Officials say deteriorating conditions at Syria’s al-Hol camp — home to thousands of Syrians displaced from their homes during the country’s decade-long civil war — have turned the facility into a potential breeding ground for terrorists.

“There is a literal ‘ISIS army’ in detention in Iraq and Syria,” Gen. Michael “Erik” Kurilla, head of U.S. Central Command, said in a statement last week, part of a detailed CENTCOM report laying out ongoing American-led operations to defeat ISIS across Iraq and Syria.

“There are, today, more than 10,000 ISIS leaders and fighters in detention facilities throughout Syria and more than 20,000 ISIS leaders and fighters in detention facilities in Iraq,” Gen. Kurilla said.

“Finally, we have the potential next generation of ISIS,” he said. “These are the more than 25,000 children in the al-Hol camp who are in danger. These children in the camp are prime targets for ISIS radicalization. The international community must work together to remove these children from this environment by repatriating them to their countries or communities of origin while improving conditions in the camp.”

The al-Hol camp and the ISIS detention sites in Iraq and Syria pose short- and long-term challenges for the U.S. and its allies. The most pressing concern is the threat of prison uprisings. In a January 2022 breakout at the Al-Hasakah facility in Syria, more than 400 ISIS fighters and more than 100 SDF members were killed.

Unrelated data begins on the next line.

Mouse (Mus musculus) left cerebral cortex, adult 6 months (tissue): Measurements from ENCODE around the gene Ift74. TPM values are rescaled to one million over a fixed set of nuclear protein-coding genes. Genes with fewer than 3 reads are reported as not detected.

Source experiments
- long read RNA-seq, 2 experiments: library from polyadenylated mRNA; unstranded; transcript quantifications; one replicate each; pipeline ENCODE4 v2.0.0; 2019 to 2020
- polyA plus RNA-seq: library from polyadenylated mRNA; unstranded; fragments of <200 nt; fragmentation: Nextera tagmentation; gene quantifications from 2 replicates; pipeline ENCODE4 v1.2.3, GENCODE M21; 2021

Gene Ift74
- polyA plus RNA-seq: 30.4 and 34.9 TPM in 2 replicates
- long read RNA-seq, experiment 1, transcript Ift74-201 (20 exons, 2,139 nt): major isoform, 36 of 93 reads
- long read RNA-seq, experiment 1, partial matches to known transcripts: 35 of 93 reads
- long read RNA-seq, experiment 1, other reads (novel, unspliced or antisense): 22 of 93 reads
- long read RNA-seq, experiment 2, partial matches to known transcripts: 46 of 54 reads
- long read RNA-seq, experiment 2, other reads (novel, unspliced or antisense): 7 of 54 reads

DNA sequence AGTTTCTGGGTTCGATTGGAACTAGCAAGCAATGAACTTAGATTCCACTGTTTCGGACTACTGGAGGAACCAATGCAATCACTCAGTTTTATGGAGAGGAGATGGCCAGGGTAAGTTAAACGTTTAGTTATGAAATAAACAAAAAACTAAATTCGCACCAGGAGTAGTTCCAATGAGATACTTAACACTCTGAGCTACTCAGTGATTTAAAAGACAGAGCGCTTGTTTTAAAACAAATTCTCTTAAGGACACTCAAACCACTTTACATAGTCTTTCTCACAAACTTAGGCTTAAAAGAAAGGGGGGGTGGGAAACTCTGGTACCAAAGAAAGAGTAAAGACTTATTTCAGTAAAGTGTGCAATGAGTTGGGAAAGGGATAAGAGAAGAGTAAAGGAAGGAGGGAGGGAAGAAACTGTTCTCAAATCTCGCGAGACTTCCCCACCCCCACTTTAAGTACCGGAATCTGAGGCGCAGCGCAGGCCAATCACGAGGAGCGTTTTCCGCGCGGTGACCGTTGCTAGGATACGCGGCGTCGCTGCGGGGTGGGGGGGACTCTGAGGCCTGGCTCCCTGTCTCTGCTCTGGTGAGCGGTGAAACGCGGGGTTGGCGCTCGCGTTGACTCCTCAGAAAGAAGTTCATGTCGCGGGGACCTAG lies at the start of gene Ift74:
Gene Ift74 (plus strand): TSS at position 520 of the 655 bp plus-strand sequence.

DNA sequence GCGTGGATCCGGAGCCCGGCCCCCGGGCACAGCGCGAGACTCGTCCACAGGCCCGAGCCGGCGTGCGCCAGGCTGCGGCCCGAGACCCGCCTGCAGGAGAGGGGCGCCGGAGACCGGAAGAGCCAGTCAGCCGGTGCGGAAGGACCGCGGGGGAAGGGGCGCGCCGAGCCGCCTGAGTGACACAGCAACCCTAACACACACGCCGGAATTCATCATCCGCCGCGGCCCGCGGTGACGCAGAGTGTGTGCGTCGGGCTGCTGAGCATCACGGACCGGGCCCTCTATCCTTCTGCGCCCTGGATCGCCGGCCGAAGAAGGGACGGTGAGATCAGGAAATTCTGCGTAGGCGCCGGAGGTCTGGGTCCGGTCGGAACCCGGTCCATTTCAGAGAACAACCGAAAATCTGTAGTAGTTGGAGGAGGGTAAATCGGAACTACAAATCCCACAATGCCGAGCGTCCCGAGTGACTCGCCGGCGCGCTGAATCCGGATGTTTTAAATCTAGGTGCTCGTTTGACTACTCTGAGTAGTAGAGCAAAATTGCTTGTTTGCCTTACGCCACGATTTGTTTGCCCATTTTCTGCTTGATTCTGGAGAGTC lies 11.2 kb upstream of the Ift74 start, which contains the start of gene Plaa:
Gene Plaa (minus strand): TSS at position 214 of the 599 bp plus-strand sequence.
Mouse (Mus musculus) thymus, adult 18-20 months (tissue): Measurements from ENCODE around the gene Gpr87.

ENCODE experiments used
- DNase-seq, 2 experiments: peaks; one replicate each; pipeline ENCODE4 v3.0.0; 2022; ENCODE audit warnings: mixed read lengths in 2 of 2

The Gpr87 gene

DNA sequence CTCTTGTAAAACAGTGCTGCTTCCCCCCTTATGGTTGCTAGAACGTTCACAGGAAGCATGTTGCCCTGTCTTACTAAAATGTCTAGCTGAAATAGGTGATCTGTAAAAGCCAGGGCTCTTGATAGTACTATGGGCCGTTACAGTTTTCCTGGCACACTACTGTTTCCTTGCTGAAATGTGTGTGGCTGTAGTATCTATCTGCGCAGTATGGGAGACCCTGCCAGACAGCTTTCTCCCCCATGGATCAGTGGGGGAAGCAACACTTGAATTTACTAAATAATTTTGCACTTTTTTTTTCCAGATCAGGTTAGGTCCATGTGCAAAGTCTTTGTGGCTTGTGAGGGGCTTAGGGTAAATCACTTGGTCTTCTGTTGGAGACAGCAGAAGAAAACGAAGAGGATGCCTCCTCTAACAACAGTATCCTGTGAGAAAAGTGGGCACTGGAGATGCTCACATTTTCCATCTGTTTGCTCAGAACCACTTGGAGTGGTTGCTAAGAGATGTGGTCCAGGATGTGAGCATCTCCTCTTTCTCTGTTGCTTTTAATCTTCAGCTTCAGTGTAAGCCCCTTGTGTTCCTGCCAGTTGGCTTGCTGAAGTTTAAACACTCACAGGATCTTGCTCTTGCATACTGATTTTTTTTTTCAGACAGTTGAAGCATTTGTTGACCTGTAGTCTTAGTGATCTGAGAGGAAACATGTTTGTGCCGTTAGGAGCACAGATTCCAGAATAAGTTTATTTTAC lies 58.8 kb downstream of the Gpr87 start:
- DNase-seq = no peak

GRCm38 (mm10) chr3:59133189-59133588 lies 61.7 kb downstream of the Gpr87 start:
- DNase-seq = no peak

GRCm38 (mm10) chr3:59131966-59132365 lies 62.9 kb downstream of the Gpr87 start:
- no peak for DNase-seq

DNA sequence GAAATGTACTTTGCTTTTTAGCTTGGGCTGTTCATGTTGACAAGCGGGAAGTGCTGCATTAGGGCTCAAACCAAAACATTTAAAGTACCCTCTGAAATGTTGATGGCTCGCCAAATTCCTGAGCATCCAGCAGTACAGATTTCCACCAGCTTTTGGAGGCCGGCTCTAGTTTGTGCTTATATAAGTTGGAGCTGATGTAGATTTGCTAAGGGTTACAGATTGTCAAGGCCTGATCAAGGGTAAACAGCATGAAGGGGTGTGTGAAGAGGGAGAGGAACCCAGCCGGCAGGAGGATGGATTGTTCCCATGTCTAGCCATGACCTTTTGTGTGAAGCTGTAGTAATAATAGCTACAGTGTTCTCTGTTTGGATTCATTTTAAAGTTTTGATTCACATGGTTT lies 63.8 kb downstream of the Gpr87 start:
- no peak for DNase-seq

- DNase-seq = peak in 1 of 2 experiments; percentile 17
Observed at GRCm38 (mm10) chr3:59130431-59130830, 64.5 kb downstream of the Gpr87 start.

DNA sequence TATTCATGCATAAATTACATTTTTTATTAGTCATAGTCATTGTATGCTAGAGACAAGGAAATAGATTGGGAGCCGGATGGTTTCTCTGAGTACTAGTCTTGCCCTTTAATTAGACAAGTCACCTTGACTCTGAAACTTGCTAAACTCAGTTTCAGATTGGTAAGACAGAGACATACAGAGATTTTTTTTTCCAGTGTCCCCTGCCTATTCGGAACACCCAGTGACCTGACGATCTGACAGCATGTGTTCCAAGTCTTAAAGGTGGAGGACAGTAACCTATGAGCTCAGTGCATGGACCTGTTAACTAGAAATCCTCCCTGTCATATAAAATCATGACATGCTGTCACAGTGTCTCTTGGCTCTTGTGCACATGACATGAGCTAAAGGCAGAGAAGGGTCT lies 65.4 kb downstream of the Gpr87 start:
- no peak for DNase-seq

Large-scale uprisings and prison breakouts across the region would immediately put thousands of trained ISIS fighters back onto the battlefield.

Never-ending fight

After an intense U.S.-led operation to crush the group, ISIS was declared “territorially defeated” by the Trump administration in 2019. The Pentagon conceded that the group still had fighters in its ranks and could carry out small-scale operations, but ISIS had lost virtually all of the territory it controlled across Iraq and Syria.

Although ISIS largely disappeared from the headlines, the U.S. war on the group has never stopped. In 2022 alone, the U.S. and its partners carried out more than 120 operations against ISIS in Syria, the Pentagon said. In Iraq, the number was 191. 

Those missions resulted in the deaths of nearly 700 ISIS fighters and the detentions of another 374, according to CENTCOM figures. The operations included airstrikes and raids by ground forces. U.S. officials say such operations will continue.